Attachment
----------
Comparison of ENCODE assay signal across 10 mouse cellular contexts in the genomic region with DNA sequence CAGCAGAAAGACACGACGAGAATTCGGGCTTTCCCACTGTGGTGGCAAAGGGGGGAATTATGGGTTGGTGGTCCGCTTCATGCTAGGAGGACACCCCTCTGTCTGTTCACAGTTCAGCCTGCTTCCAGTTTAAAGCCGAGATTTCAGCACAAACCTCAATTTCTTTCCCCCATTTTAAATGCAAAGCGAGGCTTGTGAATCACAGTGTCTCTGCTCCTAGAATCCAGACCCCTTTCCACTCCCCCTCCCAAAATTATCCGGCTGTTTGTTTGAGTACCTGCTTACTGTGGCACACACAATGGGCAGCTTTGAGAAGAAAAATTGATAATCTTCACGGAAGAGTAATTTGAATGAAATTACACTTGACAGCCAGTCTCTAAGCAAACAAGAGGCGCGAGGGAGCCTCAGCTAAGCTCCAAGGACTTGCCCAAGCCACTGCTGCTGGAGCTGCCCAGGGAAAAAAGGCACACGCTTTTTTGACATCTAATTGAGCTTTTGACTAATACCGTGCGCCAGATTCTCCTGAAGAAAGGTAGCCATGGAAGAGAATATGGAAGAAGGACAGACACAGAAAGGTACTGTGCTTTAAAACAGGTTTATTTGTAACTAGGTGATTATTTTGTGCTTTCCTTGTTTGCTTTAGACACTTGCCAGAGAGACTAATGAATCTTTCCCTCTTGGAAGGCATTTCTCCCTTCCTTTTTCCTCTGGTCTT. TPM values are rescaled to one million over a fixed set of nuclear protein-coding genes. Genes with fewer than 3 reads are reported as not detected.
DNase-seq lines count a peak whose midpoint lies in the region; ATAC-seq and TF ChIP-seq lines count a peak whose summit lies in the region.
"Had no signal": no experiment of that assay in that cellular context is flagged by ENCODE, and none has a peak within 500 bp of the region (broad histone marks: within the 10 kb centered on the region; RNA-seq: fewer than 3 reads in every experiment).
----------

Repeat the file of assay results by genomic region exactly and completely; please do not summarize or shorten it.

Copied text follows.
Comparison of ENCODE assay signal across 10 mouse cellular contexts in the genomic region with DNA sequence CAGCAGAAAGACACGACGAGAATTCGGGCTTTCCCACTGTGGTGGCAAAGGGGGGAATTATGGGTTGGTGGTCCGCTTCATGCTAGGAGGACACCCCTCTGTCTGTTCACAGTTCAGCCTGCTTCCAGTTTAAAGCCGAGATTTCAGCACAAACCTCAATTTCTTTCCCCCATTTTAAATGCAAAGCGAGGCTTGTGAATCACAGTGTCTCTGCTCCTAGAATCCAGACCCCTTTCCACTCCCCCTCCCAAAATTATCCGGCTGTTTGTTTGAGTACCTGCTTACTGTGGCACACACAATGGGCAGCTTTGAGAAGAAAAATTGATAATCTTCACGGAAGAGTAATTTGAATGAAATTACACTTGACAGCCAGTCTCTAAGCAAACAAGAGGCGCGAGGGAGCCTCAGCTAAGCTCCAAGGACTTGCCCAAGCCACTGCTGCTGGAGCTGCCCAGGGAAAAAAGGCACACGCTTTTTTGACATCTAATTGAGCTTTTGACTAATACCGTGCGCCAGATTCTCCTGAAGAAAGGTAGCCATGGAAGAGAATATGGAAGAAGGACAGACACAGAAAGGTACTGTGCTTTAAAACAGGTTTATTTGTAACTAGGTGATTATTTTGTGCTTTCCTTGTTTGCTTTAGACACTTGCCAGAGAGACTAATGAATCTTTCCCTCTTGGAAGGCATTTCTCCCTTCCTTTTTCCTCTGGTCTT. TPM values are rescaled to one million over a fixed set of nuclear protein-coding genes. Genes with fewer than 3 reads are reported as not detected.
DNase-seq lines count a peak whose midpoint lies in the region; ATAC-seq and TF ChIP-seq lines count a peak whose summit lies in the region.
"Had no signal": no experiment of that assay in that cellular context is flagged by ENCODE, and none has a peak within 500 bp of the region (broad histone marks: within the 10 kb centered on the region; RNA-seq: fewer than 3 reads in every experiment).